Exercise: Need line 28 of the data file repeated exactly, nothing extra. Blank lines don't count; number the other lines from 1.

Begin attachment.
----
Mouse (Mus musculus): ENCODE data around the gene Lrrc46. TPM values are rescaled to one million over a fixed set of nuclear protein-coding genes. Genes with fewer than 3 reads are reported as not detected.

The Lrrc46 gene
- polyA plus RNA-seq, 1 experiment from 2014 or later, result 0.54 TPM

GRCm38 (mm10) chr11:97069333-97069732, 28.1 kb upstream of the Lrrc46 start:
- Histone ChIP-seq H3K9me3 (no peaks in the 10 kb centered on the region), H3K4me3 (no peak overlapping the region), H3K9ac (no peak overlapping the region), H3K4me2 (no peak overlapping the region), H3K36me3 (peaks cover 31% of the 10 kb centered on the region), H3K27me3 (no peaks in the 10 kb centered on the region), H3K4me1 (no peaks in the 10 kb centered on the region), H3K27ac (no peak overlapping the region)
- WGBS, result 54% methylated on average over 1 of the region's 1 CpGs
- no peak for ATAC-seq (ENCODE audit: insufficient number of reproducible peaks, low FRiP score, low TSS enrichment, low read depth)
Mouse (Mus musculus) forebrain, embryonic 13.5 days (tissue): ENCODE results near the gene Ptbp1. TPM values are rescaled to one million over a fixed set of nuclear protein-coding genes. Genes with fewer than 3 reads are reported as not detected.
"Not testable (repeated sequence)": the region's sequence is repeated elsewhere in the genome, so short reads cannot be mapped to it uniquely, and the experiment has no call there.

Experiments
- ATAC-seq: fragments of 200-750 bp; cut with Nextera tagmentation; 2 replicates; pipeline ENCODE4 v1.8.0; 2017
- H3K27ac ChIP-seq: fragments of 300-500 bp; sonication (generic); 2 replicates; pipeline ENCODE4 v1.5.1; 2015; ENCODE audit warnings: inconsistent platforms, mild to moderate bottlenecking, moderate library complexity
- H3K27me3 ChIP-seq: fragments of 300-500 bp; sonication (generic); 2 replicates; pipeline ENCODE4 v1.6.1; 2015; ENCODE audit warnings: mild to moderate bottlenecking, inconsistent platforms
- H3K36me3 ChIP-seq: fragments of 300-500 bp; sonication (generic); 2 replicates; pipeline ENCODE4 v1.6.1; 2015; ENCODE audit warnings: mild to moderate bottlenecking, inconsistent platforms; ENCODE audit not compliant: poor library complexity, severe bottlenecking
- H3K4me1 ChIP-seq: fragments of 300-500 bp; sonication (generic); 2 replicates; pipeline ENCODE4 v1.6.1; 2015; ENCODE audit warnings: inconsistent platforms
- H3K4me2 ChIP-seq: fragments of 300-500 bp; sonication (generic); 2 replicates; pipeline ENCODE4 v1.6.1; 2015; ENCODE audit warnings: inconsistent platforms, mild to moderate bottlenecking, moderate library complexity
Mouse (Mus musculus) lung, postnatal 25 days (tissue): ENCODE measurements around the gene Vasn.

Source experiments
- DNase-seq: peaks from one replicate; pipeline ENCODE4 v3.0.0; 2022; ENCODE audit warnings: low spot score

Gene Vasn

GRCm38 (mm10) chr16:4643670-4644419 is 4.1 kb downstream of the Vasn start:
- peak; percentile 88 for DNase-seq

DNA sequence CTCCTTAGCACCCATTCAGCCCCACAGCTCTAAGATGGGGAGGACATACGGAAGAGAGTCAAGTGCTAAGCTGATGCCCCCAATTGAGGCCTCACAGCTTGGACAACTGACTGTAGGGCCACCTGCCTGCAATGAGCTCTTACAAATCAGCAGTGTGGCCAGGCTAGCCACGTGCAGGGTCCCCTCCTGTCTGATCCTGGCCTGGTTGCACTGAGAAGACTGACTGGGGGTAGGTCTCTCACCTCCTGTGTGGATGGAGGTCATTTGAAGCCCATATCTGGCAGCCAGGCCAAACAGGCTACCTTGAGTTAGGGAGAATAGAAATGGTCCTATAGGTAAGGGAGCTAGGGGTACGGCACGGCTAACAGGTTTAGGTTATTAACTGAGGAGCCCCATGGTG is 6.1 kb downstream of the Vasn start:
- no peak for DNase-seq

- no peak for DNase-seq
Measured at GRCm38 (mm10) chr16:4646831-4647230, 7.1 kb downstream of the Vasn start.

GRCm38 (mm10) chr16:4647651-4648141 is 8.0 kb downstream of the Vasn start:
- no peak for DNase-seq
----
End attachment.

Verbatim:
- no peak for DNase-seq